This book provides a unique introduction to women's history, including the Suffrage Movement, through the eyes and words of multiple authors. From poetry to essays to art and historical photographs — written by people from both past and present — these pages cover stories of famous women and major accomplishments of the women's rights movement (including the passage of the 19th Amendment), as well as discussing issued that still affect girls today. Inspiring, emotional, and intriguing, it will leave girls eager to learn more about the women who shaped the way they live their lives today.
Kathleen's mother and sister are determined to help the suffragists get women the vote — despite the disapproval of her father and uncle — but although "Cat" would like to be by their sides, she's too young for the picket line. At the same time, the war overseas endangers people she loves, including her cousin Alma, who escapes her parents' bitter divorce by becoming a Red Cross nurse. In the pages of her diary, Cat writes about the unexpected success of the picket and the swelling ranks of suffragist demonstrators, as well as about the consequences the protestors face every day. This book from the popular Dear America historical fiction series puts a face to these moments of history.
In this lively narrative, Kerrie Logan Hollihan provides an overview of the Women's Suffrage Movement for tweens and teens. Hollihan looks at several heroes of the movement, including Elizabeth Cady Stanton, Susan B. Anthony, Sojourner Truth, Lucy Burns, and Alice Paul, as well as the events and people that stood in the way of getting women in America the vote. Along with the history, the book provides 21 activities that give girls a sense of what life was like during the lives of these remarkable women, from making a protest banner with coat hangers to baking a cake with suffrage frosting. This entry in the For Kids book series is sure to get kids thinking differently about the decades of work towards the vote.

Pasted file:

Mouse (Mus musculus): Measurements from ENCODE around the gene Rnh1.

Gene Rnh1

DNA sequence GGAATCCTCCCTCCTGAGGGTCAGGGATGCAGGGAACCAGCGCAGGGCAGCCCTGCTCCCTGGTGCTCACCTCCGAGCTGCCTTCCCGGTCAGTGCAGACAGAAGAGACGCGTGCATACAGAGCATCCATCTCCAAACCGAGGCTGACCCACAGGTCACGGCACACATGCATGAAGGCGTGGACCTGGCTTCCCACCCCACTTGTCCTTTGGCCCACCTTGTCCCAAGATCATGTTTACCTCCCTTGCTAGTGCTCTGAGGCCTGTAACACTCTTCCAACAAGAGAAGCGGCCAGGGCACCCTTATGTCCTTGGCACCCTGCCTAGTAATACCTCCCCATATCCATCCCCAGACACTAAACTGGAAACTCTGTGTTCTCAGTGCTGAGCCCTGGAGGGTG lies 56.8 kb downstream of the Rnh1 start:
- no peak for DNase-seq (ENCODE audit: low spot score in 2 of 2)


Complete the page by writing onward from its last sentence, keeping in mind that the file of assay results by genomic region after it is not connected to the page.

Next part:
This fascinating documentary tells the story of how these two determined and courageous women became the strong roots of the women's rights movement in the United States. Through a combination of actors reading the women's writings, commentary from historians, and archival photographs and footage, director Ken Burns tells each woman's story — as well as the story of their friendship — and shows how each chose a different path that, nevertheless, led each of them towards a life of activism on behalf of American women. Finally, he shows how far women's rights have come since Stanton and Anthony started their crusade, and highlights how their work continues to resonate with today's women's rights activists.
What is now a childhood rite of passage — riding a bicycle — was once a revolutionary opportunity for women to gain freedom of movement and independence. Sue Macy uses vintage photographs, advertisements, cartoons, and more to show how the ability to travel freely made definitive improvements in women's lives — something that's still happening in other countries of the world today. Most importantly, the ability to travel alone to gather with other women was a key element in the success of the Women's Suffrage Movement; with two wheels of her own, no woman had to wait for her father's or husband's permission to stand with the suffragists.